A survey showed that one in every five mothers-to-be is left by the fathers of their baby before giving birth, with one out of three mothers having to go through labor alone with no support at all.

Sadly, it’s a massive group and with about 40% of children living with their mothers only, it becomes apparent that the number of non-existent fathers is only climbing exponentially.

But, when you are left in this situation, the thought of navigating the future of yourself and your baby and bearing this huge responsibility alone could become overbearing.

Let’s take a look at all the challenges a soon-to-be mother needs to consider when their partner wants nothing to do with their unborn baby:

A Lack of Practical Support from the Father

If you will also be the sole financial provider for your child, you need to decide during the early stages of your pregnancy if you will use a daycare center, nanny, friend or trusted relative to look after and care for your child while you need to return to work.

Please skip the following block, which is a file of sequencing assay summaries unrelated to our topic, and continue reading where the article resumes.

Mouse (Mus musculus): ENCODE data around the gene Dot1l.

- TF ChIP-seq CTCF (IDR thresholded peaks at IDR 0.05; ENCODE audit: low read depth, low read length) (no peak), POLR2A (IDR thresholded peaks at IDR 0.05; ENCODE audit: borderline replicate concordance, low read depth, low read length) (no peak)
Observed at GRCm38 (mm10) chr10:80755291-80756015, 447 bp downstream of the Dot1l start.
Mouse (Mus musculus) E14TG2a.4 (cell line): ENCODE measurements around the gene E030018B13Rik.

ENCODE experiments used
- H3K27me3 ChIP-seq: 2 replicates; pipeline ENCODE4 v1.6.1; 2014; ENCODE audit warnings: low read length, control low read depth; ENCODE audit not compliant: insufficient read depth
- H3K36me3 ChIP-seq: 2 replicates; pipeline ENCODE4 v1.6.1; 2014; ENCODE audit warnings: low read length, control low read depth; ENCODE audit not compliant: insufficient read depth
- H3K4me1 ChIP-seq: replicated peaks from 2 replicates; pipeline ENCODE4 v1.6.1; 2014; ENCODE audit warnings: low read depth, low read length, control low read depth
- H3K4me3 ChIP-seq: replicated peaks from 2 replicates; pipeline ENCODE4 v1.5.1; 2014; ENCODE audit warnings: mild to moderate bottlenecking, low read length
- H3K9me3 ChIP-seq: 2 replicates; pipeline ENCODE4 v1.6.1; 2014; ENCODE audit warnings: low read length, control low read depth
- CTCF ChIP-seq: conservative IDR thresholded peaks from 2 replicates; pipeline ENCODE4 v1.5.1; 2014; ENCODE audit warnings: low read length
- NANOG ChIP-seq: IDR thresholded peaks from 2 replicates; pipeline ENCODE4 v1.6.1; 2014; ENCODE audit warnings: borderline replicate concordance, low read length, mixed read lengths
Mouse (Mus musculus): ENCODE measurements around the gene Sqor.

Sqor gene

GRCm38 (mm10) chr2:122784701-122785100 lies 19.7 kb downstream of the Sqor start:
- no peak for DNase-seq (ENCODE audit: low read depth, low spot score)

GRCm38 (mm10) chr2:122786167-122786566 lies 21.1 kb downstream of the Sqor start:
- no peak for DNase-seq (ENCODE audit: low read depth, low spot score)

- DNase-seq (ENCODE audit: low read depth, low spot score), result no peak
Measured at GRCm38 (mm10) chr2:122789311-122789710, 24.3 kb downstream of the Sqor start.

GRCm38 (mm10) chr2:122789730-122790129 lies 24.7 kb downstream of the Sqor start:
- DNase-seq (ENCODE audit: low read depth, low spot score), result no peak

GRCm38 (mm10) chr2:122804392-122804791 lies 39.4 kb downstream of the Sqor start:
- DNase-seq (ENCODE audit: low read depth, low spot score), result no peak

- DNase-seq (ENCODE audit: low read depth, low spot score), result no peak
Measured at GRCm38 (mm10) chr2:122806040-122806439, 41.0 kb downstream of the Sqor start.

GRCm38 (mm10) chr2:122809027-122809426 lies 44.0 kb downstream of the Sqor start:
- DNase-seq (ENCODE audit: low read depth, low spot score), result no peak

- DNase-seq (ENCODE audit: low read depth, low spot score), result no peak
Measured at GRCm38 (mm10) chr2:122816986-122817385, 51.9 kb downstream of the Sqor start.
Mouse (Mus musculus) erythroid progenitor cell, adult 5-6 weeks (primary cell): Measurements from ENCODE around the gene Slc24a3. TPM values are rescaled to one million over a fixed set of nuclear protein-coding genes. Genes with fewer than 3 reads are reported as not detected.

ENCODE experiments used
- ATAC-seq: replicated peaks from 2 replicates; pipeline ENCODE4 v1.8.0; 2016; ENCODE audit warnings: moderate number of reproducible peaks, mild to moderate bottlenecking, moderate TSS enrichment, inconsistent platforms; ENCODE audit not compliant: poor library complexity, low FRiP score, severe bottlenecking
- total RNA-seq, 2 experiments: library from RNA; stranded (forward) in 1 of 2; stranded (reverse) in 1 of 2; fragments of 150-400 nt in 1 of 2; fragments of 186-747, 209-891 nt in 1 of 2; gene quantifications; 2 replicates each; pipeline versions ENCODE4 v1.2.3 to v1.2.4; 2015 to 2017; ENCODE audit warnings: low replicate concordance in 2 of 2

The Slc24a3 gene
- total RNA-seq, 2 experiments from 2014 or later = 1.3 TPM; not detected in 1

This is one of the main struggles of single mothers, as they need to provide food, childcare, pay the rent, and look after the child’s needs without any meaningful support from the father.

Related Reading: Should a Working Dad Get Up With Baby? [YES, HERE’S WHY]

A Lack of Financial Support from the Father

If you find yourself in the difficult situation of being unexpectedly pregnant and single, you may be worried about the added financial pressure that one more mouth to feed could create.

You need to be prepared and you may obtain some form of child support or maintenance for the child from the father, no matter if you are married or not.

You will need a court order or to get child protective services involved if the father rejects any other kind of verbal communication or agreement.

However, while you are pregnant, you may also ask for financial support with your pregnancy expenses, such as medical expenses and preparing for your baby’s arrival.

A father has a duty to support his biological child and the pregnant mother, and his duties will continue until the child steps into the adult world or is 18 years of age.